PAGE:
After the jump: Bono feels my pain!

Totally Mandatory First Impressions of Best American Non-Required Reading 2008

| Thu Oct. 30, 2008 8:31 PM EDT

mojo-photo-banrr.jpgCover looks like: African Q*Bert

One word to describe the reactions of Judy Blume to the sometimes non-sequitous interview questions in the introduction: Baffled

Three words to describe the reactions of Judy Blume to the sometimes non-sequitous interview questions in the introduction: Kind of dull

Number of high schoolers who helped edit the book: 18

How much do I wish I had been able to help edit a book when I was a kid: A lot

Terrible comic vs. tolerably cute comic ratio: 1-1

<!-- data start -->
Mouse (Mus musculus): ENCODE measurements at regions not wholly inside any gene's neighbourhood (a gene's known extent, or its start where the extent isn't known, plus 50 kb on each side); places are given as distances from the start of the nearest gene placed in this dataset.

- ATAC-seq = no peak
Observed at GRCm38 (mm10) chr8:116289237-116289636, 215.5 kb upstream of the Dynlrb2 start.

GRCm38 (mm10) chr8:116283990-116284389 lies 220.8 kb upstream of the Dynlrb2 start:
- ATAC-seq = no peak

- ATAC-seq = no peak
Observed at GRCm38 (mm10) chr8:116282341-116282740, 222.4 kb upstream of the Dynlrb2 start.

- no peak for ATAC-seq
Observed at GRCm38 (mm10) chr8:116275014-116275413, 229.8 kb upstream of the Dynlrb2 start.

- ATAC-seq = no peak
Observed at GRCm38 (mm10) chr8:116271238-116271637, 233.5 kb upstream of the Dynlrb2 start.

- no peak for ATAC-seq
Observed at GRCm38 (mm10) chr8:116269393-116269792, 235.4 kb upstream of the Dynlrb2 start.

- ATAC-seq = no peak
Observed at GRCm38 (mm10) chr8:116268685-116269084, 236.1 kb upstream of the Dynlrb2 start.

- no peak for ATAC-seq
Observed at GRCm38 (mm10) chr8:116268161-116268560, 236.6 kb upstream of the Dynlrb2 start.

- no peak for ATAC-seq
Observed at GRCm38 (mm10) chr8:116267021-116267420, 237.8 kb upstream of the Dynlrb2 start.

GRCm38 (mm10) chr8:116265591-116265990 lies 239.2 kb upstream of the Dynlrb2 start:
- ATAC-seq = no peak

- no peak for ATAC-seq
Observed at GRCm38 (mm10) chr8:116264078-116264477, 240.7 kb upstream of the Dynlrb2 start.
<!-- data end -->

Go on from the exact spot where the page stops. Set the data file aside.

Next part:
How surprised I am when year-end collections somehow manage to pick New Yorker articles that, despite my diligent attempts to read every issue, I apparently missed: Pretty, but getting less so

Band names they got wrong in the section on "Best American New Band Names": "Crystle Castles" (I guess they mean Crystal Castles), "J.U.S.T.I.C.E." (Justice have a song called "D.A.N.C.E."), "Lights Down Low" (I think they must mean the club night)

Best way to look at Dave Eggers-associated publications' attempts to discuss music: with a gentle, bemused chuckle

Stories about the end of the world within the first 120 pages: 2

How many times better the Nonrequired Reading books are than the rest of the Best American series, especially these days since the short story collections seem to be filled with weepy, self-consciously international mini-movies-of-the-week: at least 7